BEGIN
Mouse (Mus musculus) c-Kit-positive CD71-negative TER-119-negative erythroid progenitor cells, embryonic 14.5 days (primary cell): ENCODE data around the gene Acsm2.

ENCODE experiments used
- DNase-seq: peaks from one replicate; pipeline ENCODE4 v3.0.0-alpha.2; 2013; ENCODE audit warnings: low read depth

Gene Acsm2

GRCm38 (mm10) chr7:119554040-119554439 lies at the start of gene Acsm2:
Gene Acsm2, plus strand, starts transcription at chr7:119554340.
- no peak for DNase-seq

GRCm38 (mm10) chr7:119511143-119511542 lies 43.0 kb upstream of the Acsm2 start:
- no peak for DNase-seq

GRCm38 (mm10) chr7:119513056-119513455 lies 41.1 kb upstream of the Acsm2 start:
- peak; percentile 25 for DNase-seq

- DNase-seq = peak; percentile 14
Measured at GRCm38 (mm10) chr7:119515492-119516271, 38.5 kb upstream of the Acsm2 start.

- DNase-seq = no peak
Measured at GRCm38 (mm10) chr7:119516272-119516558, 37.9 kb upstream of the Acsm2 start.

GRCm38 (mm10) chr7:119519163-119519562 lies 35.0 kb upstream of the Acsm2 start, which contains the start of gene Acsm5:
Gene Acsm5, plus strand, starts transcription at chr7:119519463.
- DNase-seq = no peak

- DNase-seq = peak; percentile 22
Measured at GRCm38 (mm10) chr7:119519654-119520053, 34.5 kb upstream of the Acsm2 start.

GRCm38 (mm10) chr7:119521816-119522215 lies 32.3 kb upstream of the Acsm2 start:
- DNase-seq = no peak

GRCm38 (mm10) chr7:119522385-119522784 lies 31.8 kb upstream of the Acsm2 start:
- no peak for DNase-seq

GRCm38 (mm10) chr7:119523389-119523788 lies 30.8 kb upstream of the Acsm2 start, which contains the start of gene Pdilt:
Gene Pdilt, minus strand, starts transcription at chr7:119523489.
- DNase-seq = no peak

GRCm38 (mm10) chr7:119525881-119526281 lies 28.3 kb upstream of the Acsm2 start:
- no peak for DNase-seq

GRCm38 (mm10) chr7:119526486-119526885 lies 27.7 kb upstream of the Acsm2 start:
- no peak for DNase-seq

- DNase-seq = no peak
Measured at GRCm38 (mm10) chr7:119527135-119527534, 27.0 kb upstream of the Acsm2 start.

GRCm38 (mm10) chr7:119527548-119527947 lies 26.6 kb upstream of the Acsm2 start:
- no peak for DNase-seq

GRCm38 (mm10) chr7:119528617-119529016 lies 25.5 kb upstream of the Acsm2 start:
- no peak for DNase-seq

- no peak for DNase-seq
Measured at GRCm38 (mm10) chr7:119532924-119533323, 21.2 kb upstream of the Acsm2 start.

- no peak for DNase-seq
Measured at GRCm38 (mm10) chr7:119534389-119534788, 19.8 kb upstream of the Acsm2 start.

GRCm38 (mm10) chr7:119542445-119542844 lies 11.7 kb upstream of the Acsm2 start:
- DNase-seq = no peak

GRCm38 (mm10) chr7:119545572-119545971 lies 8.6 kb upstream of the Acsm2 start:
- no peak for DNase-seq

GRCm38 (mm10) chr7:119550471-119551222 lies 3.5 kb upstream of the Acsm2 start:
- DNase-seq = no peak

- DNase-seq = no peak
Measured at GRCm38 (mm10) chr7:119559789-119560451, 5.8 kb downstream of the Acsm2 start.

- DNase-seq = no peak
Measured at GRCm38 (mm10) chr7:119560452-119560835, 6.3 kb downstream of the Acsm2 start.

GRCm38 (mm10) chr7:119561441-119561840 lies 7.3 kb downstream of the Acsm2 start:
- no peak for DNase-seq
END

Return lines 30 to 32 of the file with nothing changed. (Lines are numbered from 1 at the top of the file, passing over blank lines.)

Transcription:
GRCm38 (mm10) chr7:119526486-119526885 lies 27.7 kb upstream of the Acsm2 start:
- no peak for DNase-seq

- DNase-seq = no peak